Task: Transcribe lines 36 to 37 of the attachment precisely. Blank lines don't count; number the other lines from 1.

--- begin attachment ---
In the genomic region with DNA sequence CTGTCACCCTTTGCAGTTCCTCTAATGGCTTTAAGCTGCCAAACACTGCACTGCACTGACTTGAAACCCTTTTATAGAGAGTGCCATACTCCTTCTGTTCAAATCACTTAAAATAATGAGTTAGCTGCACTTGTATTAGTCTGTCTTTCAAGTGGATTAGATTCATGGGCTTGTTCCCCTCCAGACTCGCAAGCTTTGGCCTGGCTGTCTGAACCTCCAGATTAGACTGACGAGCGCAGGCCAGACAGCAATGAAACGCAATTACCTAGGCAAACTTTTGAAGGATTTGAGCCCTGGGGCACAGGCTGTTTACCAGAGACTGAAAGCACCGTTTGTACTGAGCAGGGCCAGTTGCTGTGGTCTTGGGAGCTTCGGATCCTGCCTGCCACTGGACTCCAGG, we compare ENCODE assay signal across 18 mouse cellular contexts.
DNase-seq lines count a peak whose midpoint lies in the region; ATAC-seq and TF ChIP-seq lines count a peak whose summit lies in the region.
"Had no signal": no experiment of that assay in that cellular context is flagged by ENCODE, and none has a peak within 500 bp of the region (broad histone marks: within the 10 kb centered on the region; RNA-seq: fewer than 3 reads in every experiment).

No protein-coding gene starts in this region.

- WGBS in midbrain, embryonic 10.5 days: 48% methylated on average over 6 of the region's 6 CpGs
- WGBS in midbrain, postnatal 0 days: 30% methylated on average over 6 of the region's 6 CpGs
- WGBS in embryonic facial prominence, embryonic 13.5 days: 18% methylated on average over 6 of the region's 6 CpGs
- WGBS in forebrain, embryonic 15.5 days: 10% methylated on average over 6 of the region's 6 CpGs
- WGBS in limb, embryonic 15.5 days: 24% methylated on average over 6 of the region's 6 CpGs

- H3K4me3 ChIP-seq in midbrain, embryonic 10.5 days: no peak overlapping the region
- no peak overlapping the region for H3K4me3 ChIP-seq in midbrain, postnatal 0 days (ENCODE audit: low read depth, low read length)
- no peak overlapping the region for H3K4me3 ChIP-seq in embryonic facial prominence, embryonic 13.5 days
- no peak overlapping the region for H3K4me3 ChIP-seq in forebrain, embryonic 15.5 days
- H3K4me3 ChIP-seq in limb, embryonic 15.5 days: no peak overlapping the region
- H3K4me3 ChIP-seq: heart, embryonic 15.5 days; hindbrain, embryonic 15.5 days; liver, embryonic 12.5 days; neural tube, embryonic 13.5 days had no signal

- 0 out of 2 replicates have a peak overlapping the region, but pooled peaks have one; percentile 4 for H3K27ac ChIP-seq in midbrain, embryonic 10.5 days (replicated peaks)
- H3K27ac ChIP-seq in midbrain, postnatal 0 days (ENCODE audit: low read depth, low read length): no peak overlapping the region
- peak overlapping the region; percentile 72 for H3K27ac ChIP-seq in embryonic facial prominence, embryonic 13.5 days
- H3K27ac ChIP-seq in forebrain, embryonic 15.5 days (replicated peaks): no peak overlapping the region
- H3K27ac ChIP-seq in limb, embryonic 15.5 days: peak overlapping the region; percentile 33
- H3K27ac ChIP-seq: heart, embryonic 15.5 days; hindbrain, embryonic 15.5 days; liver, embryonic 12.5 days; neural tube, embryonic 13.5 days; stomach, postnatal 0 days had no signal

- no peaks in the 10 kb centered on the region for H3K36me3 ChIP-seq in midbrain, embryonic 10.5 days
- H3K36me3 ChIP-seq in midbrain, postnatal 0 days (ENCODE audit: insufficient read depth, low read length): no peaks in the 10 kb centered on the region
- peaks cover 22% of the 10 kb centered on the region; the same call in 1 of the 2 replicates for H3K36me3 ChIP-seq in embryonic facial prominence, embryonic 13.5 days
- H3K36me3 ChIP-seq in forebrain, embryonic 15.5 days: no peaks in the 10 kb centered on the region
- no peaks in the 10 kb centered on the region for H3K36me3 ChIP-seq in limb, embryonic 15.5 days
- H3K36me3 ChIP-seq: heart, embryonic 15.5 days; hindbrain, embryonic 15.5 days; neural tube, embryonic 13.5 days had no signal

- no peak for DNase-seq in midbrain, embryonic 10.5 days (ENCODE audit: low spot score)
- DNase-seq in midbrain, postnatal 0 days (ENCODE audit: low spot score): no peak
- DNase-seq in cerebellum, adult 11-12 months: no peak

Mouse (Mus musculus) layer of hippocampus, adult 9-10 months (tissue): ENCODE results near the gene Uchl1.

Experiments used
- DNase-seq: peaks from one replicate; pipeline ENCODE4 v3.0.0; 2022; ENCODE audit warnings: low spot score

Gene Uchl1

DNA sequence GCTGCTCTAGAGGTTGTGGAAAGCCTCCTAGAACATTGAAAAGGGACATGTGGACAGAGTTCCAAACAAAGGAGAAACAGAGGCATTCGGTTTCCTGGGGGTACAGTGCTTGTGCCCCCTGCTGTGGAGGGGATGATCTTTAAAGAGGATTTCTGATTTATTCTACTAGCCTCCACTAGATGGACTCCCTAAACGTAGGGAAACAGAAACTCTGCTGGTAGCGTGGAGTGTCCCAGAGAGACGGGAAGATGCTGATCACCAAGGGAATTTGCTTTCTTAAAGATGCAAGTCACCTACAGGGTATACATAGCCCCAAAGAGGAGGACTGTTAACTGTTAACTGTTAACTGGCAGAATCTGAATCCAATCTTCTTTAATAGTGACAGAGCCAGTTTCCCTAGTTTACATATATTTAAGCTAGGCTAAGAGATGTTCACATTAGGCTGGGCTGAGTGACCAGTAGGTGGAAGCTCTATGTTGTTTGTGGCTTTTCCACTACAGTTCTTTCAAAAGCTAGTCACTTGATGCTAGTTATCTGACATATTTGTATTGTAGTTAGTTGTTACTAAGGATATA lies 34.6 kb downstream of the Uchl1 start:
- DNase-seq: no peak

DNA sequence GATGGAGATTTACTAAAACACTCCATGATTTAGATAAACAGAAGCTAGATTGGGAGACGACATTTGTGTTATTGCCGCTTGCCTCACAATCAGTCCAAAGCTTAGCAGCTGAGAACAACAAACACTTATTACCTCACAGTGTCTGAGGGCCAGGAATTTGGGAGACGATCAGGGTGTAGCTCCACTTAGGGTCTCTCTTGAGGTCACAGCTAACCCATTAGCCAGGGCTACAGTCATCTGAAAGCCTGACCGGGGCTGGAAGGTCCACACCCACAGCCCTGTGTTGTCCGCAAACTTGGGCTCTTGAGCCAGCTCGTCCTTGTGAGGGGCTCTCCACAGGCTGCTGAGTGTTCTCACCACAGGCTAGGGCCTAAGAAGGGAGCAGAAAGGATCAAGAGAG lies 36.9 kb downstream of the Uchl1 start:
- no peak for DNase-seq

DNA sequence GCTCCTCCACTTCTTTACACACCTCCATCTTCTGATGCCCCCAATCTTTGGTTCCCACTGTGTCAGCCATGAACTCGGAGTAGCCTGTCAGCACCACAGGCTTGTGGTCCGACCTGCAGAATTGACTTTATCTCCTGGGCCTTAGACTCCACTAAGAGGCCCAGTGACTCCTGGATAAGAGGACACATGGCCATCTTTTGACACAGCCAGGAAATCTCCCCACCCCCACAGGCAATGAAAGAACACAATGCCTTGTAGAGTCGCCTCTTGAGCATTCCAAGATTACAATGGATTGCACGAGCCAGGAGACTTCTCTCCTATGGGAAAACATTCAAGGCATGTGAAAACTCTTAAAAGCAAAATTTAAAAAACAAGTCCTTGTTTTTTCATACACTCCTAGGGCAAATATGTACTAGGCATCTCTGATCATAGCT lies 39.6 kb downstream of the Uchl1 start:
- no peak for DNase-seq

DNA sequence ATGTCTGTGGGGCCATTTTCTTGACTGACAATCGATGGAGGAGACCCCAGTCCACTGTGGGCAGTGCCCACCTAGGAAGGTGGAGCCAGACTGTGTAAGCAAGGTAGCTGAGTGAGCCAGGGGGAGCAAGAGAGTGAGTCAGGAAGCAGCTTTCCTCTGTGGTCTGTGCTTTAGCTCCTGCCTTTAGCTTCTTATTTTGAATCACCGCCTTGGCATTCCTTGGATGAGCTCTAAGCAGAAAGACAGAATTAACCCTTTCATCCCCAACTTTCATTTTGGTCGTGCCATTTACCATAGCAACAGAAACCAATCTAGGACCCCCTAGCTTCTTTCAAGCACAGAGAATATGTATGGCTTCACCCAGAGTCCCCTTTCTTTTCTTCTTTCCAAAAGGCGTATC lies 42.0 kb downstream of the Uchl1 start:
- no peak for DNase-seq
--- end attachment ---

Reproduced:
- DNase-seq: no peak

DNA sequence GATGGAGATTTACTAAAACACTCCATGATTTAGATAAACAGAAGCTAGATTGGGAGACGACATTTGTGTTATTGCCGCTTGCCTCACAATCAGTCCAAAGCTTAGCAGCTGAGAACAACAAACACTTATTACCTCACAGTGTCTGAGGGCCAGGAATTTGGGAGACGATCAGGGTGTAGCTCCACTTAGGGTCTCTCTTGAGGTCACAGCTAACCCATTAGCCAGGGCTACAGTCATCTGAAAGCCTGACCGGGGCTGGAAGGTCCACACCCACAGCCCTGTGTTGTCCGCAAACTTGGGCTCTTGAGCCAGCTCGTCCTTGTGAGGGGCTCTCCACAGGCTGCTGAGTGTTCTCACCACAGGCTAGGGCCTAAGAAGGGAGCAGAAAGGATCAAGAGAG lies 36.9 kb downstream of the Uchl1 start: